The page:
On an unusually popular blog post (and more on visibility)

Not many people read my blog, I have to admit. I started it mostly after some persuasion from some people on the City Cycling Edinburgh forum, with a bump on the head being the last straw. I think most of the people who read it come through the Cycling Embassy of Great Britain blog round-up. However my last blog post got lots of comments; I think because the CEoGB twitter feed decided to re-tweet it, and then a couple of people with a lot more twitter followers than me had a conversation about it, and so people came to see what the discussion was about.

It is interesting, though, that a subject like hi-vis which I would have thought has been discussed over and over again would still provoke discussion. My thoughts and practice on this have changed – when I started to cycle regularly again I got a hi-vis tabard with reflective bits on it which I’d throw over whichever office coat I was wearing at the time. However I’ve come to believe that cycling around looking like cycling is dangerous does not actually help the general perception of cyclists, and so these days the tabard lives in my pannier. Most of the time, that is. If it is very, very rainy I sometimes put it on, because I accept that everything is more difficult to see when it is raining hard. The rest of the time I rely on good lights, two at the front and two at the back.

A while back I came across these – little capes/jackets in hi-vis colours with reflective bits that would go over your usual coat but look rather more feminine than my tabard. Part of me thought that they were a nice idea, but I wouldn’t wear one myself.

The trouble is that we seem to be caught up in a situation where everything has to be brighter than everything else (apologies to Meat Loaf). I’m against daylight running lights on cars for this reason – while it might make a car more visible, cyclists and pedestrians become less visible in comparison – the lights I have on my bikes are fine for the dark but only one is powerful enough to make an impact in daylight. (That light cost nearly £100 and is the one I got to see where I’m going when I do my long commute, where some of the roads don’t have streetlights. In flash mode, I think it is too bright in the dark – but I’ve used it on flash a couple of times in early morning light, just to make myself more visible to someone coming the other way who might be considering an overtake. I don’t think one should have to spend £100 on a light to cycle in urban streetlit areas.)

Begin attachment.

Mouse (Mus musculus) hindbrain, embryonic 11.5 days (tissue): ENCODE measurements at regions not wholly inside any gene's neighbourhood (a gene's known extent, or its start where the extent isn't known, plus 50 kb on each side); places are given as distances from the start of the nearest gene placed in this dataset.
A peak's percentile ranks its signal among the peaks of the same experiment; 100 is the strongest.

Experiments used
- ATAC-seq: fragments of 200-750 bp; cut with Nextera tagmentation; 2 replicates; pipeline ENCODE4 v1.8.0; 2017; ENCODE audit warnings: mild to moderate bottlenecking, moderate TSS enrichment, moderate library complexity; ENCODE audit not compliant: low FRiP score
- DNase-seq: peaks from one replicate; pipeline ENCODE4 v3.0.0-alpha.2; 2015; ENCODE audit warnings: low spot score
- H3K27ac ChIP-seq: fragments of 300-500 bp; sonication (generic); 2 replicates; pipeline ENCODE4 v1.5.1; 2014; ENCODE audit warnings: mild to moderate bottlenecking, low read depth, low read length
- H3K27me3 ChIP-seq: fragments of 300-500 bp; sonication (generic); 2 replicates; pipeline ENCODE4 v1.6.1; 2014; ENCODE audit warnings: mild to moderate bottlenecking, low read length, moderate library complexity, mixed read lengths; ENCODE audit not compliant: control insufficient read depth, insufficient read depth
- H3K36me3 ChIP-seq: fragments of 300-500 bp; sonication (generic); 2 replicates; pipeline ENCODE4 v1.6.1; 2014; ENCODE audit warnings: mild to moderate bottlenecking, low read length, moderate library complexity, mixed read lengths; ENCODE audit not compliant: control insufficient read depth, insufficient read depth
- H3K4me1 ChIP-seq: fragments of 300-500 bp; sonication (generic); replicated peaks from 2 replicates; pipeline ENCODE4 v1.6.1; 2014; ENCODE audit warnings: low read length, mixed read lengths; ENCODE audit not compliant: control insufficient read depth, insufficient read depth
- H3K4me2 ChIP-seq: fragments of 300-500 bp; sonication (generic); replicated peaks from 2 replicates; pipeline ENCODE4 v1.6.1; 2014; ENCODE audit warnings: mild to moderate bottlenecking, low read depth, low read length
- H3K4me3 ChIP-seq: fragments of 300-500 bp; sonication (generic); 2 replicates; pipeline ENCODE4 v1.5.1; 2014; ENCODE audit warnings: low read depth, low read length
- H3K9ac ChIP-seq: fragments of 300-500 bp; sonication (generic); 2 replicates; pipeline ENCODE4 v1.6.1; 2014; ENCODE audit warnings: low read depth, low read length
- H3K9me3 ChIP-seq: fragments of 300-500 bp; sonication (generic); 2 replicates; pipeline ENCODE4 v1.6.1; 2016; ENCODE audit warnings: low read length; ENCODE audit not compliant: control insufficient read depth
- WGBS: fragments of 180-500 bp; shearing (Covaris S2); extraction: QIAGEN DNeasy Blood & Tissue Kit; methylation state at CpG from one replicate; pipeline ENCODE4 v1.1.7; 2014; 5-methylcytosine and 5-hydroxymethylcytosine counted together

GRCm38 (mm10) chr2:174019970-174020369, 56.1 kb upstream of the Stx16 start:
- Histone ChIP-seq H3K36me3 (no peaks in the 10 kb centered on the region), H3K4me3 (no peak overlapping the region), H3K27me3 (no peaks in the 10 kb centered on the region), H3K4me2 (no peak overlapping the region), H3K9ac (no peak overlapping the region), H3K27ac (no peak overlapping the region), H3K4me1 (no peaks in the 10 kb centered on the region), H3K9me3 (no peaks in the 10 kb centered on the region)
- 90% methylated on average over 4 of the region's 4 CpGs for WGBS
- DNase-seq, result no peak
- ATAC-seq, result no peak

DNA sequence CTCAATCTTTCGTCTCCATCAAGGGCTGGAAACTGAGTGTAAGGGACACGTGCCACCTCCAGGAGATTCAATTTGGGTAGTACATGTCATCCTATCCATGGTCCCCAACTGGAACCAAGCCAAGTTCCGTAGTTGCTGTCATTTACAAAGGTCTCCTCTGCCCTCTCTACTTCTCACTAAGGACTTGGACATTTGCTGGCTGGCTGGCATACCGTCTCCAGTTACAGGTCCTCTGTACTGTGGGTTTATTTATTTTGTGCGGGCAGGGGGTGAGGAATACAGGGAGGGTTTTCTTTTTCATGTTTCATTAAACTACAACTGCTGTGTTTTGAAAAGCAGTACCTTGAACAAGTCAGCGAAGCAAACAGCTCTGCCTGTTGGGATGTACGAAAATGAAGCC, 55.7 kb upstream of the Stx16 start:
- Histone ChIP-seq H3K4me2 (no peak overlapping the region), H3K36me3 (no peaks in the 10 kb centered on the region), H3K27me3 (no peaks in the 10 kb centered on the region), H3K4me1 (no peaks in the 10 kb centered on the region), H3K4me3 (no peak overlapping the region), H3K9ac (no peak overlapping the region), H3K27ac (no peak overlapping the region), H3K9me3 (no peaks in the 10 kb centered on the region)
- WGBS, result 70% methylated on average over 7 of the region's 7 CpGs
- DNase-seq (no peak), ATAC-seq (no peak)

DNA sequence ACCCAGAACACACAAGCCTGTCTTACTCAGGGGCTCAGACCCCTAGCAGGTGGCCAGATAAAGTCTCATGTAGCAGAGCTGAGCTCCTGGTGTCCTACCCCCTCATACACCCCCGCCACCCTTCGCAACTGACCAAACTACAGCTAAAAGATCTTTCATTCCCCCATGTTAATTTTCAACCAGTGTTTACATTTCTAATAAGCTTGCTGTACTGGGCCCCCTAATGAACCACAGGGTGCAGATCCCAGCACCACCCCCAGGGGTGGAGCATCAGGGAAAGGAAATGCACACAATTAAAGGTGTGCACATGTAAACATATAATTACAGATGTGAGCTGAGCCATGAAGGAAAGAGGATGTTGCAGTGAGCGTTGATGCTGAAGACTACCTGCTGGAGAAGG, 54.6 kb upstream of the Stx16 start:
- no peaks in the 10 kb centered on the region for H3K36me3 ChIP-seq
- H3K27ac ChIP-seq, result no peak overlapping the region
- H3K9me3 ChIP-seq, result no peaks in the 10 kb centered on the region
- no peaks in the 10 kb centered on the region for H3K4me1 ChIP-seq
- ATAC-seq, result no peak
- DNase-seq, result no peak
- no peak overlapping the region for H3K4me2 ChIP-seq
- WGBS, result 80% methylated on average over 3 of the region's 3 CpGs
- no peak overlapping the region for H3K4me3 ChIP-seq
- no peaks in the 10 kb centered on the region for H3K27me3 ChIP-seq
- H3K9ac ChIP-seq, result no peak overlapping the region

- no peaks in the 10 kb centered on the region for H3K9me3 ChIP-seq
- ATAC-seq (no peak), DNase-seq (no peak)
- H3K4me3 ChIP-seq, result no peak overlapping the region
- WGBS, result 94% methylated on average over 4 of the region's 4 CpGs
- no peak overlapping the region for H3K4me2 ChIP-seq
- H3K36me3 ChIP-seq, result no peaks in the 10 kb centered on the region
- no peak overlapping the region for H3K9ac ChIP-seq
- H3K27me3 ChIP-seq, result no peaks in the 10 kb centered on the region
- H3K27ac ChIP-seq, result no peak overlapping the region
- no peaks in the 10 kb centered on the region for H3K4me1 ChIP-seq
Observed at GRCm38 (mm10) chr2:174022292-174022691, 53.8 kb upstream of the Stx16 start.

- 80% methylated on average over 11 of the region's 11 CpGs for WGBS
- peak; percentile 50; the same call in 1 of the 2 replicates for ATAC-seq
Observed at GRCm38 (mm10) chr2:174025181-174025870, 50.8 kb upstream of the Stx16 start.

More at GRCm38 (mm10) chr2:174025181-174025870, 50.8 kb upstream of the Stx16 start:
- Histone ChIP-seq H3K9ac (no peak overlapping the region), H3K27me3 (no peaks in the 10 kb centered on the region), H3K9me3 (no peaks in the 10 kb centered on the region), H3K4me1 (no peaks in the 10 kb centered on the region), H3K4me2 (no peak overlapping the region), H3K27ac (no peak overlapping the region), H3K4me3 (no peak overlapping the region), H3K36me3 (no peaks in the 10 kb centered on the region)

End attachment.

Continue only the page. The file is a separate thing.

To be honest, if you can’t see a car in broad daylight, you either have very poor vision indeed or you were not looking… I’ve “not seen” cars a couple of times (I describe one incident here) but it would have made no difference if they’d had their lights on or been painted bright yellow – I didn’t see them because I didn’t look. If people don’t look for bikes, if people don’t think that there might be bikes to look for, then people on bicycles are not going to be seen, not matter how many lights or how much hi-vis they have. All of us, as road users, have a responsiblilty to look, look, look, and look again. And yet a lot of the defensive road use that is taught to motorcyclists and bicycle riders is to do with making yourself visible to people who are not looking for you. If, as a cyclist, I could assume that all drivers would treat me in the way I want to be treated, I would actually be a lot less agressive with my road use. As it is, I have to assert my position on the road, because I have to assume all other road users are idiots.

When we get to hi-vis for everyone, what do members of the emergency services wear so that they’re easier to see? Lights on their heads? How do you pick a marshal out of a group of runners all wearing hi-vis? I wonder, too, what the mother of the little boy who I often see walking along with his Mum when I’m heading for the station thinks she’s protecting him from when she gives him a hi-vis tabard to wear. He looks (to my untrained eye) too small to go out on the roads on his own, so she’s going to be supervising his road crossings, and if a car is going to crash onto the pavement the driver is hardly going to spot and avoid the small boy in hi-vis if they’re not in control of their car in the first place…